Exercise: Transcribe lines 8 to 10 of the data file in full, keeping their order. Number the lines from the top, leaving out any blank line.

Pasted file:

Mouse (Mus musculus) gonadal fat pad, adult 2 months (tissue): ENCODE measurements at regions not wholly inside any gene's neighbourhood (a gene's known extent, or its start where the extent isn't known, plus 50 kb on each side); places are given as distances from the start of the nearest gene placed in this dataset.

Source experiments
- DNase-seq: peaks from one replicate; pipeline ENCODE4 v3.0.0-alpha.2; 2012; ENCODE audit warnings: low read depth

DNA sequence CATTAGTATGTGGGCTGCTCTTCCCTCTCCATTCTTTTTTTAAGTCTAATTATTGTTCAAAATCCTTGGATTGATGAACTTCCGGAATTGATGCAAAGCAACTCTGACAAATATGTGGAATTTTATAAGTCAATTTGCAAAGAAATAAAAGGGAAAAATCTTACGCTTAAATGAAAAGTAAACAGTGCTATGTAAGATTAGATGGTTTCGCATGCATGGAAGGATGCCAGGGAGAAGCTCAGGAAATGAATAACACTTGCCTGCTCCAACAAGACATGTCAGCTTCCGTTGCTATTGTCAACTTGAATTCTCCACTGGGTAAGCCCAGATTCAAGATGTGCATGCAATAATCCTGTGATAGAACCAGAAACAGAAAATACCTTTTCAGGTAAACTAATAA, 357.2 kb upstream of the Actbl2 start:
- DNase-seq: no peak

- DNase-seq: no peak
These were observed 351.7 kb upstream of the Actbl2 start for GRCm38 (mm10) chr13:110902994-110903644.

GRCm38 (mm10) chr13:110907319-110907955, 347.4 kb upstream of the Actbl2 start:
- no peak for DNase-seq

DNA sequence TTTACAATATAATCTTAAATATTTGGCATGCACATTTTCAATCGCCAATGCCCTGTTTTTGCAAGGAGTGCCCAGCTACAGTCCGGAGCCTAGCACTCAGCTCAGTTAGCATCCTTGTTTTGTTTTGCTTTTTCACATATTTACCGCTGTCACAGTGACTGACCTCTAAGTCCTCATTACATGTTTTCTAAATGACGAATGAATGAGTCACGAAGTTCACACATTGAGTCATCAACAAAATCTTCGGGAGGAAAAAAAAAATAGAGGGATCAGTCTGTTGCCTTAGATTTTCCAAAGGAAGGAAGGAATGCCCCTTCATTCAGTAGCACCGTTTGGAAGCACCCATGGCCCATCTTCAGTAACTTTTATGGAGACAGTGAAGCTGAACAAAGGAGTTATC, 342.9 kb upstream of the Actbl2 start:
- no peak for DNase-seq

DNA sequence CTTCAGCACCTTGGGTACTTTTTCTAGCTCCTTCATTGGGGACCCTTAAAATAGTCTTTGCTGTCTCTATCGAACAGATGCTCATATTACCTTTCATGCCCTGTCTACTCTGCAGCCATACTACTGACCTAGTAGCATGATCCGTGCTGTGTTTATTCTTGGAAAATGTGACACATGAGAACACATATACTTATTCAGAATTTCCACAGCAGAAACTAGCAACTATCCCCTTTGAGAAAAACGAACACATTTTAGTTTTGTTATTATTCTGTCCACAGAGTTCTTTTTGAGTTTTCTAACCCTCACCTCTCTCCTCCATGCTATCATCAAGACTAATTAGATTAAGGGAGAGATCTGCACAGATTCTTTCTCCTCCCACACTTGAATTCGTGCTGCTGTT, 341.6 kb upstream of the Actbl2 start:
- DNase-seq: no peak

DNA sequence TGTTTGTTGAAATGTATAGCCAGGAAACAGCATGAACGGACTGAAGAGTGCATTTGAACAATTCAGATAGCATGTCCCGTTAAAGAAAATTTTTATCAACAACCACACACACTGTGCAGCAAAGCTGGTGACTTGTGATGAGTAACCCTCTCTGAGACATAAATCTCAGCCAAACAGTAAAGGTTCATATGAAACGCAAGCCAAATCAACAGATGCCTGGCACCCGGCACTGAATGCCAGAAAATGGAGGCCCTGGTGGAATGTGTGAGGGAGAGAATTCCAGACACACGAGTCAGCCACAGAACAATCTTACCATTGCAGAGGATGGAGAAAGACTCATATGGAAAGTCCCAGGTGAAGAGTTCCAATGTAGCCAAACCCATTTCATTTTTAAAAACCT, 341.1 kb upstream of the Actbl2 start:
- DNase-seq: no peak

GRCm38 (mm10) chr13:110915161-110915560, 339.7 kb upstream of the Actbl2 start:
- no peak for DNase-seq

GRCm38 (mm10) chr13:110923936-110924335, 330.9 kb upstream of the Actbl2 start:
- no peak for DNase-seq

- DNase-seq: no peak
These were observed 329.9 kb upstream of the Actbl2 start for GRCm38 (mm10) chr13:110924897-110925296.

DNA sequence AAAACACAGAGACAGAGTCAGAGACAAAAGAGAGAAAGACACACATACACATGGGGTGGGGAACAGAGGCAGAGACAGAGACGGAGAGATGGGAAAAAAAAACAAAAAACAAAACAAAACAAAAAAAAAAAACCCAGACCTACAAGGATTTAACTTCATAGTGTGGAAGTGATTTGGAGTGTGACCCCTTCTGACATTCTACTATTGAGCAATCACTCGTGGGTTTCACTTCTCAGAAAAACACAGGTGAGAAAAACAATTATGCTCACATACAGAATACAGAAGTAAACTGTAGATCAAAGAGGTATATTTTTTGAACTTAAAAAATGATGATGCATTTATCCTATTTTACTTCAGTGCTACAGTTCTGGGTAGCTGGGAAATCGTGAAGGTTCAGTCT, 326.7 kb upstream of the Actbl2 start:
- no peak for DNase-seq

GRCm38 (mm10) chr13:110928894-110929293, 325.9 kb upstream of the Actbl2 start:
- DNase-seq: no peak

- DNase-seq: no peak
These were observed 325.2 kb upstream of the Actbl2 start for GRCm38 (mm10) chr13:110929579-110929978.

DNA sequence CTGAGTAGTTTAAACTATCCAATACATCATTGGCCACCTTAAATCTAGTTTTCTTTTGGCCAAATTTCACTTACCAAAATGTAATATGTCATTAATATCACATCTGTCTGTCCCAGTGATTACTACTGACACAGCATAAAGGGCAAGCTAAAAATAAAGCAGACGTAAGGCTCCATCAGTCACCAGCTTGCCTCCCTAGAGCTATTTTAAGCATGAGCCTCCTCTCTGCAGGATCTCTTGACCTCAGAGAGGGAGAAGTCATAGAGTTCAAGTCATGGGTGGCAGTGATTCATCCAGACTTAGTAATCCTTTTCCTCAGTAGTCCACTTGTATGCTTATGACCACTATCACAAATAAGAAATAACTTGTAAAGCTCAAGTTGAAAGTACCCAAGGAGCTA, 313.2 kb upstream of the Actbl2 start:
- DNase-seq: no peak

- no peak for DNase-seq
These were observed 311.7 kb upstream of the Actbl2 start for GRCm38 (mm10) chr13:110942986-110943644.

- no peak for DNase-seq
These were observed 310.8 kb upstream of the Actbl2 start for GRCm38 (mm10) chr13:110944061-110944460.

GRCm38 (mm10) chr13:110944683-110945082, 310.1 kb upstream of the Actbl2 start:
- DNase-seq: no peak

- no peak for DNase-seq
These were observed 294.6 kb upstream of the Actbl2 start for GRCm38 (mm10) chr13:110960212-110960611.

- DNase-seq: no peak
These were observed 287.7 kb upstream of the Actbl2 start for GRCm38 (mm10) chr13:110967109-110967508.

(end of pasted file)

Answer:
GRCm38 (mm10) chr13:110907319-110907955, 347.4 kb upstream of the Actbl2 start:
- no peak for DNase-seq

DNA sequence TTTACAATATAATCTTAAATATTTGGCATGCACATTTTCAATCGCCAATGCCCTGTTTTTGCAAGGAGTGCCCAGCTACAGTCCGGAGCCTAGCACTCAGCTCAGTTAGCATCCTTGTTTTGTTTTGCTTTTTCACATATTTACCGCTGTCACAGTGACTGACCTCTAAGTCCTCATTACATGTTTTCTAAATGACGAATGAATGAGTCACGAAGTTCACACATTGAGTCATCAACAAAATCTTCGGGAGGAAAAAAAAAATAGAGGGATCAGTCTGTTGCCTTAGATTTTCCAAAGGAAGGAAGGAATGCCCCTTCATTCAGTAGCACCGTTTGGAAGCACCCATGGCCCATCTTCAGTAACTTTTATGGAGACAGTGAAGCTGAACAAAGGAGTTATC, 342.9 kb upstream of the Actbl2 start: